N’ap Aprann… We are Learning

June 16, 2014
Student taking blood pressure measurement
Zach taking the blood pressure of a woman in the communal area outside of her house.

By Garland Austin

After the initial whirlwind that encompassed our first week of work in Haiti, it seems that this past week can be best described as non-stop learning. We have gradually settled into our daily routine and worked out several minor kinks in our surveys, but in order to make this experience worth more than mere data collection, we must also strive to learn the Haitian way of life.

Perhaps most notably, we are learning that Haitians are very hospitable, community-oriented people. In our hypertension study, we walk into local neighborhoods in Leogane unannounced and expect people to welcome us into their homes and often even bedrooms for a doppler reading. Honestly, I was nervous about this data collection method. With my American cultural lenses firmly in place, I imagined being turned away for wasting people’s time, being an uninvited intruder of personal privacy, or serving as a desensitized outsider attempting to extract information from “subjects.” Instead, we have encountered a culture that has welcomed our presence at every home, that always scavenges to find chairs for us before themselves, and that expresses extreme gratitude for our working to help their community. We are learning that this seemingly uncommon form of hospitality is instead the norm in a beautiful culture that spends every day socializing with its neighbors and embracing the collective over the individual.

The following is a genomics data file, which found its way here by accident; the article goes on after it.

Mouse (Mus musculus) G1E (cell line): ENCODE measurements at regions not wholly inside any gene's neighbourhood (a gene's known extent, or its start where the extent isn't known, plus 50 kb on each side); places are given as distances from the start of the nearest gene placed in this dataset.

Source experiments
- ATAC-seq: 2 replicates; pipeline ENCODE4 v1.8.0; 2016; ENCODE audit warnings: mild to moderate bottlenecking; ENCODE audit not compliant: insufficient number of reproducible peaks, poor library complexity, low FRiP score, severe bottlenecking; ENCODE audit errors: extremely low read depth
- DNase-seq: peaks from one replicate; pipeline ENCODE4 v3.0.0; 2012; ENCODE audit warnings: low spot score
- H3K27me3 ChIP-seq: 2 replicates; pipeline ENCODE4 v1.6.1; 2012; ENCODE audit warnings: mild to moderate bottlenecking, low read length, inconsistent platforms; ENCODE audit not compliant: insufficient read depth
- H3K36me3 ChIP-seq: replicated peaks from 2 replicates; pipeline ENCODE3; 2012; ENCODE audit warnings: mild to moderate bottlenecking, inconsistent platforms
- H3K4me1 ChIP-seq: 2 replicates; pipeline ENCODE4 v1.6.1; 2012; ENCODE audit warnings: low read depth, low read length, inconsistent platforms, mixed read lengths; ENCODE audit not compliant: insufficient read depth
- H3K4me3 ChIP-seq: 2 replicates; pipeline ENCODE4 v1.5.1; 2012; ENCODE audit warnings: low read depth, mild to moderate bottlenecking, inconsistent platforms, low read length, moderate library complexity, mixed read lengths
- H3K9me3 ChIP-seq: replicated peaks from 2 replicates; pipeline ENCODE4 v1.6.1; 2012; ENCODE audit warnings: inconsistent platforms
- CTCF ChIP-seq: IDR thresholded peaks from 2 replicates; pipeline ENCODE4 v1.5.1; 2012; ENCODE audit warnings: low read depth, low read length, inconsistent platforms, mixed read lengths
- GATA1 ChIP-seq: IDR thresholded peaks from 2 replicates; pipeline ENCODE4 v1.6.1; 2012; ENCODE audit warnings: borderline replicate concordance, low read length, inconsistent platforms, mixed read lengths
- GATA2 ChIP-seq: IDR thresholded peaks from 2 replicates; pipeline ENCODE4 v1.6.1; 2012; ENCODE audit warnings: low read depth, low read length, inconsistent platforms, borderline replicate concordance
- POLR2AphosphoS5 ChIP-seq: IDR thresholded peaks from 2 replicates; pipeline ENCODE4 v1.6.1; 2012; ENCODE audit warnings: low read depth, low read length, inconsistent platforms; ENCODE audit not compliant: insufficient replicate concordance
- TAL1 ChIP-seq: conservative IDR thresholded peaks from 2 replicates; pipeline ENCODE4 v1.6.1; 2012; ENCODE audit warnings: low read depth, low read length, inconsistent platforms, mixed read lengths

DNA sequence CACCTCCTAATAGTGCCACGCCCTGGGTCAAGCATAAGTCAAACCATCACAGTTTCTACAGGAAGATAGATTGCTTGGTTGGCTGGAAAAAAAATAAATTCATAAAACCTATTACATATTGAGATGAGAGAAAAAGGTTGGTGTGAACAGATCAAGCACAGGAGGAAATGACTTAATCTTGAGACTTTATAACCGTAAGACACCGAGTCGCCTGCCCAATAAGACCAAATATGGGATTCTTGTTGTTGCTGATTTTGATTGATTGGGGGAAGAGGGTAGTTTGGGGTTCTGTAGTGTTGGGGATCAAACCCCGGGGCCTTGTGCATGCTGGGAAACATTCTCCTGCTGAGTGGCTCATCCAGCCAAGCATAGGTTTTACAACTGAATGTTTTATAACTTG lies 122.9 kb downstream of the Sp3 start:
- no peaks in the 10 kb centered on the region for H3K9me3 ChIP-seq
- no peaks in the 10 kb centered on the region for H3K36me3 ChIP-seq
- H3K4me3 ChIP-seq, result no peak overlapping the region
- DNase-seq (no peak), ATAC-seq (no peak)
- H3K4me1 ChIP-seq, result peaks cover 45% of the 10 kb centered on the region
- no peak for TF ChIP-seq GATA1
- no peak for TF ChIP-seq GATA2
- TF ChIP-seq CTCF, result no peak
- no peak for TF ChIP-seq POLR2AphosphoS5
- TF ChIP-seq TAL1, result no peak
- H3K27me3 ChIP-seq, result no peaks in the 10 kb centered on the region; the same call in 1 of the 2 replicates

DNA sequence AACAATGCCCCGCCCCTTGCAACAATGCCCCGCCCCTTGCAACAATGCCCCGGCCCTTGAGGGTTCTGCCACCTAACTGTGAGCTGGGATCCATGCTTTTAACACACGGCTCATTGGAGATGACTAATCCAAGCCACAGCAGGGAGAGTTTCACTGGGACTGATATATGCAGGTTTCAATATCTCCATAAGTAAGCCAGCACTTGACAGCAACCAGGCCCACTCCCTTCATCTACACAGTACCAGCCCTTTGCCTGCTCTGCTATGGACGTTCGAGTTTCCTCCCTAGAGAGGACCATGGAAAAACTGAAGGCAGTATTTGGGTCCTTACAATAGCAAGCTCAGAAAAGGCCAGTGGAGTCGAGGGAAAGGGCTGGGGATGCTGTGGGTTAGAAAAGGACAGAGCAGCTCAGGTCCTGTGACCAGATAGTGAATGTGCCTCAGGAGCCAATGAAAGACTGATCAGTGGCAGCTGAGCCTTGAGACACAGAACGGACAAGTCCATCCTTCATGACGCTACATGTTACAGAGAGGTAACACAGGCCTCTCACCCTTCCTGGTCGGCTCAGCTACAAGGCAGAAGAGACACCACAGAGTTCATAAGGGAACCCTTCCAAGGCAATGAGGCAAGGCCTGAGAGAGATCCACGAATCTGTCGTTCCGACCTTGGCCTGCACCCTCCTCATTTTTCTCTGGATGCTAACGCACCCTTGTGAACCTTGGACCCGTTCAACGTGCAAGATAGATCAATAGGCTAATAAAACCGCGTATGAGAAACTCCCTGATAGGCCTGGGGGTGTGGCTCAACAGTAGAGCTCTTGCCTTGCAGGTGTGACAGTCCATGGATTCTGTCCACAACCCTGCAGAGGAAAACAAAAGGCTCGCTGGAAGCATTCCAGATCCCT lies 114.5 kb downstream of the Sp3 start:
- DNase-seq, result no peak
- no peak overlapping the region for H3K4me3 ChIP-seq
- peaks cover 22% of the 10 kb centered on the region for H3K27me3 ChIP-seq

Additionally, we are discovering how enthusiastic Haitians are to learn. This first became evident when our interpreter, Berlyn, began to ask us daily questions such as ‘what is the difference between the English words might and could?’ or ‘can you please write down the lyrics to America’s National Anthem?’ Our community interactions have further strengthened this finding. In the HPV vaccine acceptability survey, if a woman ever responds that she is not sure what causes cervical cancer, she always follows up with, ‘but I would like for you to tell me.’ In fact, there have been so many questions regarding the intricacies of HPV and cervical cancer that we have decided to begin handing out information sheets to our more curious participants. Overall, this keenness toward learning has been encouraging, as it is easy to see that the Leogane community will embrace rather than dismiss future health campaigns.

Lastly, we have begun the never-ending process of learning how to connect personally with our Haitian neighbors.  While we are fortunate enough to have two very talented interpreters working with us, to communicate indirectly through an interpreter would be a missed opportunity to connect with a truly fascinating community. Thus, we have been taking Haitian Kreyol lessons twice a week and study regularly with the hopes of building our vocabulary and conversational skills. We have a long way to go with our speaking and comprehension; however, we have seen the immediate benefits of learning Kreyole phrases commonly encountered in our surveys. By greeting and relaying key information directly to our participants in Kreyole, we hope that we can be seen as community partners rather than impersonal, foreign experimenters.

While there will always be more to learn about and from our Haitian friends, and while we have surely just broken the surface these past two weeks, through learning, we can begin to break away from our cultural predispositions.